The UK economy will contract more than any other G-7 nation next year, according to the latest forecasts from the Organisation for Economic Cooperation and Development (OECD).
The OECD expects the UK economy to shrink by 0.4 percent in 2023 and grow by just 0.2 percent in 2024.
Germany is the only other G-7 country set to see a contraction in GDP next year, with a 0.3 percent drop, according to the report.
Italy will see only paltry growth of 0.2 percent, while the United States will eke out 0.5 percent expansion, with GDP set to rise by 0.6 percent in France, 1 percent in Canada, and 1.8 percent in Japan.
The UK is also the third-worst performing nation of all the G-20 countries worldwide, with only Russia and Sweden seeing a bigger decline in GDP, at 5.6 percent and 0.6 percent.
‘Untargeted’ Energy Support
The OECD blamed the predicted downturn partly on the UK government’s energy support scheme, which caps average household energy bills at around £2,500 ($2,960) until April.
Under the energy price guarantee introduced by then-Prime Minister Liz Truss, the cap—limiting the price companies can charge customers per unit of energy they use—was to have lasted for two years from Oct. 1.
But after Jeremy Hunt replaced Kwasi Kwarteng as chancellor of the Exchequer, he announced that it would end at its current level after six months, after which more targeted help would be provided to the most vulnerable.
In his autumn budget, unveiled on Nov. 17, he announced that the energy price guarantee will continue for a further 12 months from April, but will rise from the current £2,500 to £3,000 ($3,560) per year for the average household.
The OECD report said the support package will push up inflation, forcing policymakers to raise interest rates further as they try to rein in price and wage rises.
It said: “The untargeted Energy Price Guarantee announced in September 2022 by the government will increase pressure on already high inflation in the short term, requiring monetary policy to tighten more and raising debt service costs.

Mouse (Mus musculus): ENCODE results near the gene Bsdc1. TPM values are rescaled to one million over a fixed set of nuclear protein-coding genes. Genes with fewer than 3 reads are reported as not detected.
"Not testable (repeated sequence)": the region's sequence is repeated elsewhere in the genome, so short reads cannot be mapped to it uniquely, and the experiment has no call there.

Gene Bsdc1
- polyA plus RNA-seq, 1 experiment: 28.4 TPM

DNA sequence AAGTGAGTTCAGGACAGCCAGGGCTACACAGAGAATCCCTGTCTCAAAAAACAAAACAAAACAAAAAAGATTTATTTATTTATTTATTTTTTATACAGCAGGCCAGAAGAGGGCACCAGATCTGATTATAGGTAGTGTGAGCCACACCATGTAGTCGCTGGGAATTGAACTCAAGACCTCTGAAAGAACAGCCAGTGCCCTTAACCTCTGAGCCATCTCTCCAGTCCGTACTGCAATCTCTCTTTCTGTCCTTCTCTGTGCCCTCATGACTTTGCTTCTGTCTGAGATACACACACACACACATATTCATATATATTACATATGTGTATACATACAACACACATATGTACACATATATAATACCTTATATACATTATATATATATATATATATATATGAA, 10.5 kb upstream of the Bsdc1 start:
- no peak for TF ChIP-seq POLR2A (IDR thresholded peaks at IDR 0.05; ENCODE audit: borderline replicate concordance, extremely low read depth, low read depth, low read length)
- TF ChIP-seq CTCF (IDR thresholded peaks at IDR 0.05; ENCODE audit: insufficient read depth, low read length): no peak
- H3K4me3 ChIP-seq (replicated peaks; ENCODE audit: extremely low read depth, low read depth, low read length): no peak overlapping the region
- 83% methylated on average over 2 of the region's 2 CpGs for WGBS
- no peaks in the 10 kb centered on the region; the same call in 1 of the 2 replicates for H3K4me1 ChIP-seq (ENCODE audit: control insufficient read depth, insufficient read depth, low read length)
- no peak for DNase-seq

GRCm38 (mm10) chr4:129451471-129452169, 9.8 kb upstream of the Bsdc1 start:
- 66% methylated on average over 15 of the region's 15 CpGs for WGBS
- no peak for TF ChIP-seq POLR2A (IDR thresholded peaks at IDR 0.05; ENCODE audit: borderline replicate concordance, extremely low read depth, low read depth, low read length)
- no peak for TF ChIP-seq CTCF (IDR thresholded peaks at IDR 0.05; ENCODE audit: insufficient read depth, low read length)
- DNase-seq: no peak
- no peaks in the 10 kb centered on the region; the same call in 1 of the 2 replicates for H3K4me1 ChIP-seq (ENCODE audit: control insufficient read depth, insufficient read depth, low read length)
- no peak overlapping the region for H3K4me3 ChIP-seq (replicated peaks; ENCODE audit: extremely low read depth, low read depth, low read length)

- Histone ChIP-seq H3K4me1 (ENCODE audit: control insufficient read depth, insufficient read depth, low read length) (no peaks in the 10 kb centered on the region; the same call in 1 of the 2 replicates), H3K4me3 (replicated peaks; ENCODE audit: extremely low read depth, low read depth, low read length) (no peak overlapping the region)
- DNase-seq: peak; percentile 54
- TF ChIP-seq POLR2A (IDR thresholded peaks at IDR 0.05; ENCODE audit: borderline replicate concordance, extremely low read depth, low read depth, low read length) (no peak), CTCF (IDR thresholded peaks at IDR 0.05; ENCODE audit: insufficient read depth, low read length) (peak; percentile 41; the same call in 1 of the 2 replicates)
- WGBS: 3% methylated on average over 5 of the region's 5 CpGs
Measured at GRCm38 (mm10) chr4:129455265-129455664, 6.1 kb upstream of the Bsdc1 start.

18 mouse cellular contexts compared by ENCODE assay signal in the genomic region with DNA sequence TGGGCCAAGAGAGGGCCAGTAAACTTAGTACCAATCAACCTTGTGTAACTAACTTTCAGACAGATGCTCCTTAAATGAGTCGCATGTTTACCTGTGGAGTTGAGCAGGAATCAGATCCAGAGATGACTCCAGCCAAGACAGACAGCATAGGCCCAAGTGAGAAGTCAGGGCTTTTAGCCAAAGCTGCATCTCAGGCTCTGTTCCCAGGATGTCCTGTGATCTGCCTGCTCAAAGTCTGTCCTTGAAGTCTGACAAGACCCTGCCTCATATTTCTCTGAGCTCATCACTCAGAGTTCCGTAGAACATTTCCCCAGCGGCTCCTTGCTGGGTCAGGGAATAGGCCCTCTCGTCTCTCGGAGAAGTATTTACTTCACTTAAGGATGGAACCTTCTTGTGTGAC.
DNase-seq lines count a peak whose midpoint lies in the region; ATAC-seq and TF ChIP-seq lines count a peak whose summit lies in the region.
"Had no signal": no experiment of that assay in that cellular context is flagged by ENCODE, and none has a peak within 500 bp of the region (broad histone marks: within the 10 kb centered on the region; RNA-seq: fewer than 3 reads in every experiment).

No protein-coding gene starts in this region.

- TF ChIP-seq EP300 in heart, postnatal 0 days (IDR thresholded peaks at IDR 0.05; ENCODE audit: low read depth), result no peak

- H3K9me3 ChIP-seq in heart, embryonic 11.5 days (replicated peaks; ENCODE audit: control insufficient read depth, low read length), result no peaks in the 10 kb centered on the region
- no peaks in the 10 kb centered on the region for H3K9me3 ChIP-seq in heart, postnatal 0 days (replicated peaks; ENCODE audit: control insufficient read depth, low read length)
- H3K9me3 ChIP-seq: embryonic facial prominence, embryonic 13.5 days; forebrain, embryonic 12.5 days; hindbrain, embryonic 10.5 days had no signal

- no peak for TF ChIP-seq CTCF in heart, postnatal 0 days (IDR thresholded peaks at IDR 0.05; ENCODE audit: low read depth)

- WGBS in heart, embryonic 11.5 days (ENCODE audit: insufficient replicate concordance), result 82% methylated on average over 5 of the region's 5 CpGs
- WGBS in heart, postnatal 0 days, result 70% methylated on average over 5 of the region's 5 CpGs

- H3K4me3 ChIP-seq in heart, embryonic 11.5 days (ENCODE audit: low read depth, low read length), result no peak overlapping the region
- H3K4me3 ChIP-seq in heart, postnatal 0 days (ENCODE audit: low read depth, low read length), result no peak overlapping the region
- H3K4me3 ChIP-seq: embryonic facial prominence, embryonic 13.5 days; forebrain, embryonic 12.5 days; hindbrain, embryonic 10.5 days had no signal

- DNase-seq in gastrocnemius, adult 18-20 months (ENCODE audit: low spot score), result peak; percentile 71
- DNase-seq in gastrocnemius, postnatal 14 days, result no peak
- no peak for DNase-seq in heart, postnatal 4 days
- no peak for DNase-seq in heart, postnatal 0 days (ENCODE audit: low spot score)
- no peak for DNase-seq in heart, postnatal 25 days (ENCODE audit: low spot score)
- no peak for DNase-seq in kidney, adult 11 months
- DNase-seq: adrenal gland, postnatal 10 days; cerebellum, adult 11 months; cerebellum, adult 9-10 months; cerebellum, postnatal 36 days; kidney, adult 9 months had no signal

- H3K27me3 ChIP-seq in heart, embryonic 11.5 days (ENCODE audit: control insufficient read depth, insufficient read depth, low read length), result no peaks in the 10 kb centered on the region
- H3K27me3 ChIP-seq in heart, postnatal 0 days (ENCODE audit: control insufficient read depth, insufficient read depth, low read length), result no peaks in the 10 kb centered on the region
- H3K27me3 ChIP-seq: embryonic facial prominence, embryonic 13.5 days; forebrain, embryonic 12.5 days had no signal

“Better targeting of measures to cushion the impact of high energy prices would lower the budgetary cost, better-preserve incentives to save energy, and reduce the pressure on demand at a time of high inflation.”
The OECD said UK inflation—which hit a 41-year high of 11.1 percent in October—will likely peak at the end of this year and remain above 9 percent into early 2023, before slowing to 4.5 percent by next year-end and to 2.7 percent by the end of 2024.
The report sees UK interest rates rising further from 3 percent currently to 4.5 percent by April 2023, while unemployment will lift from 3.6 to 5 percent by the end of 2024.
On Britain’s outlook, the OECD cautioned: “Risks to the outlook are considerable and tilted towards the downside. Higher-than-expected goods and energy prices could weigh on consumption and further depress growth.
“A prolonged period of acute labour shortages could force firms into a more permanent reduction in their operating capacity or push up wage inflation further.”
But it said households may choose to return to the jobs market to help boost stretched finances.
“While households may seek to boost their real income by striking for stronger wage increases, they may also increase their labour supply either by returning from inactivity or by increasing working hours, which would be an upside risk,” the report stated.
When asked for Prime Minister Rishi Sunak’s response to the OECD, his official spokesman said, “These are challenges that are affecting different countries at slightly different times.”
On the criticism over the energy support package, he added, “We’re taking a different approach post-April to the energy support, targeting it towards the most vulnerable.”
The main opposition Labour Party blamed the dismal outlook on the Conservative government’s economic management.
Shadow Exchequer Secretary to the Treasury Abena Oppong-Asare said it was a “direct result of 12 years of Tory failures on both our energy and our economic security.”
“They’ve failed to secure our economy and get it growing which has left us exposed to any external shocks,” she said.
The Office for Budget Responsibility (OBR) confirmed on Nov. 17 that Britain was officially in recession and that the previous eight years’ growth would be wiped out.
The OBR, in its assessment of the UK economy, said: “Rising prices erode real wages and reduce living standards by seven percent in total over the two financial years to 2023–24 (wiping out the previous eight years’ growth), despite over £100 billion of additional government support.
“The squeeze on real incomes, rise in interest rates, and fall in house prices all weigh on consumption and investment, tipping the economy into a recession lasting just over a year from the third quarter of 2022, with a peak-to-trough fall in GDP of two percent.”
The OBR also predicted unemployment would rise to 4.9 percent in the third quarter of 2024.
Chris Summers, Lily Zhou, and PA Media contributed to this report.